"We can do a lot of rudimentary experiments using artificial intelligence, and we can then be more educated and refined about which proteins we actually want to simulate using more refined tools like molecular dynamics, because it's more resource intensive. Our chemical engineering background helps with that," Shah said.
Putting Together the Pieces
Once Shah has her hypotheses, Link will help test them using her fruit fly model, and using chemical engineering techniques, Shah will simulate and experimentally test how the proteins interact. Shah will then collaborate with Evans to use his lab's deep mutational scanning tool to test out all possible mutations in the Zika virus protein NS4A and figure out which mutations kill the virus and which ones allow them to replicate.
The final piece of the puzzle will combine the data from Evans' lab with the simulation data to test specific amino acids and find which ones can break the interaction between ANKLE2 and NS4A.
Once they can pinpoint those specific amino acids, Shah said, this information could be applied to preventative measures like vaccines and genetic testing, as well as therapies for those dealing with Zika virus symptoms. Collecting this data could have huge impacts on the developing economies that are the hardest hit by viral outbreaks, a goal she has been working toward since her research began six years ago.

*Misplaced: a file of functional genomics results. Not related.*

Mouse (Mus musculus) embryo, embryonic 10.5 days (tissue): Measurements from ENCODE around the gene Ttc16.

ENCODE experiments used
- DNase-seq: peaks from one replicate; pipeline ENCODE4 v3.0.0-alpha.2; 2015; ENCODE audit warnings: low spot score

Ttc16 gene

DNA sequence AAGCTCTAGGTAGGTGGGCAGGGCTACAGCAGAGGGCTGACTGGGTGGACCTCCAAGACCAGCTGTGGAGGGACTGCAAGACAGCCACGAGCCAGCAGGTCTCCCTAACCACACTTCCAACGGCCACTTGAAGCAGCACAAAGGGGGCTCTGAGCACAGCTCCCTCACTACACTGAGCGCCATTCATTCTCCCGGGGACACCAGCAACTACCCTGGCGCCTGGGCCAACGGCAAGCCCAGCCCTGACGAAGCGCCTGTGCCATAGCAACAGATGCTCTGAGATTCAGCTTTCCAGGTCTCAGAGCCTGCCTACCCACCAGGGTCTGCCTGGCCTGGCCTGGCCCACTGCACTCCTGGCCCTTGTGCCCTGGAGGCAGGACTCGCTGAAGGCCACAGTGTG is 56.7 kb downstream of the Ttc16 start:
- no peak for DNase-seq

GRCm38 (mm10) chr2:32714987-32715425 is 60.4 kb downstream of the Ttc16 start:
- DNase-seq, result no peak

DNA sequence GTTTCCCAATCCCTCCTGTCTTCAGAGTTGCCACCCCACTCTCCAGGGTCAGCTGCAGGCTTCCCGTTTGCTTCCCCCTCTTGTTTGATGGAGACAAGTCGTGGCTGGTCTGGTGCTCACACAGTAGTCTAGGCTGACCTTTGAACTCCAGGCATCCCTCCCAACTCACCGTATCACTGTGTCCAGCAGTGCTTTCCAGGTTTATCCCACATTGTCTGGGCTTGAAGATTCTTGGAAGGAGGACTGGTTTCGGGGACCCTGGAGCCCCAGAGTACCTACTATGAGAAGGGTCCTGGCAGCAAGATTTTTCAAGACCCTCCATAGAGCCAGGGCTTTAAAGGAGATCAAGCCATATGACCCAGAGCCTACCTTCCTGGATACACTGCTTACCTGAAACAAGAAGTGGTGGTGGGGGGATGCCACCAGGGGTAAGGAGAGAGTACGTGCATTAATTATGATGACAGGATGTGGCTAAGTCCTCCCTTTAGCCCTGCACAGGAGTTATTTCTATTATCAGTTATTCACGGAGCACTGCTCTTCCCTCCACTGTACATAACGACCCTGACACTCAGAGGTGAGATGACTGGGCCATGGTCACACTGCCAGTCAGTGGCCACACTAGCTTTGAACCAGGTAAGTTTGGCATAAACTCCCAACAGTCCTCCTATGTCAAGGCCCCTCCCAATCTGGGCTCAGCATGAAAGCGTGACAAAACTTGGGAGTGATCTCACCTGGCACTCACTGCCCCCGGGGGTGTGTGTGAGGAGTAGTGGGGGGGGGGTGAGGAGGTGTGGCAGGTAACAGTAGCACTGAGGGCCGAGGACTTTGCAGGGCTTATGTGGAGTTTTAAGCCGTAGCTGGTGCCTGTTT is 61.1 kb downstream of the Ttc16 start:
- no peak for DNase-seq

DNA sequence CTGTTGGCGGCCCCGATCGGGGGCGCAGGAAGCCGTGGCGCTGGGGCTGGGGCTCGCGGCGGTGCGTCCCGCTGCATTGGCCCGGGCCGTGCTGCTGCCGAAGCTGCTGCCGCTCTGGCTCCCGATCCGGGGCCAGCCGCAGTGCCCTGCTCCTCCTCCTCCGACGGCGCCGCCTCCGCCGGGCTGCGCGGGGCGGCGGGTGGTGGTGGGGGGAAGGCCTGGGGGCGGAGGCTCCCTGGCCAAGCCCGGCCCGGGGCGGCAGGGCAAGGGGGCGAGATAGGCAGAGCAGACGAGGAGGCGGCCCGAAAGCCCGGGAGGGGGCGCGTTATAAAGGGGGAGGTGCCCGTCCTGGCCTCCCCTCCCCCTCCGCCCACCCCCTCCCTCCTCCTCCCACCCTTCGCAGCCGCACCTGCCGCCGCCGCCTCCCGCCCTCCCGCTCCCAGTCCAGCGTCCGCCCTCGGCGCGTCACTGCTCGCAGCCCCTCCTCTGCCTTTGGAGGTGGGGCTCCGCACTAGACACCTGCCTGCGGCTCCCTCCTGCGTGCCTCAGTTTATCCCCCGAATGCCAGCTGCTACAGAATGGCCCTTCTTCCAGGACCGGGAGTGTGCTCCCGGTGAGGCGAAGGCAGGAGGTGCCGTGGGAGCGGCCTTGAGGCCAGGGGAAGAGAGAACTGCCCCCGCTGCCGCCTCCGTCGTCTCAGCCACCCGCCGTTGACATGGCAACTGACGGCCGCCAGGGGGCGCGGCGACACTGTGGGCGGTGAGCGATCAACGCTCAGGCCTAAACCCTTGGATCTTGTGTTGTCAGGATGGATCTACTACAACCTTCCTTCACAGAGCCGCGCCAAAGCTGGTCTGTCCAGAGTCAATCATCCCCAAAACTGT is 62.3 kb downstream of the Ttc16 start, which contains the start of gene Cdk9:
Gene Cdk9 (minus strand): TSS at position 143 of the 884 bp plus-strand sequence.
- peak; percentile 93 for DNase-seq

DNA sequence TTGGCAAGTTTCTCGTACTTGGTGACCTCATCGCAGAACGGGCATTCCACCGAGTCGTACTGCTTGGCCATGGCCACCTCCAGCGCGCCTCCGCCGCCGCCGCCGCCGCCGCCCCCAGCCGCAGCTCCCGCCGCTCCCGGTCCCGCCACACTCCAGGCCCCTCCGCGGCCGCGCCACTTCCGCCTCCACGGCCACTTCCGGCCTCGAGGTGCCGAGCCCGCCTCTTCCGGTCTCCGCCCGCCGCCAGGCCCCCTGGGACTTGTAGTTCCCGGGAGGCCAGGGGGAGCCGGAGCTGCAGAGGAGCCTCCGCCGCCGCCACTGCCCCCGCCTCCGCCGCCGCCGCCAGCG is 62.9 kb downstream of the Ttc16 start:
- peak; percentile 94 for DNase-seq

"It's been slowly building into the work that we have now, but we finally had all of the elements in place to secure funding from the NIH," said Shah. "It's an especially exciting grant because it can fund the bulk of our research in the lab. This project is really going to grow over the next five years."
- This story originally appeared on the College of Engineering website.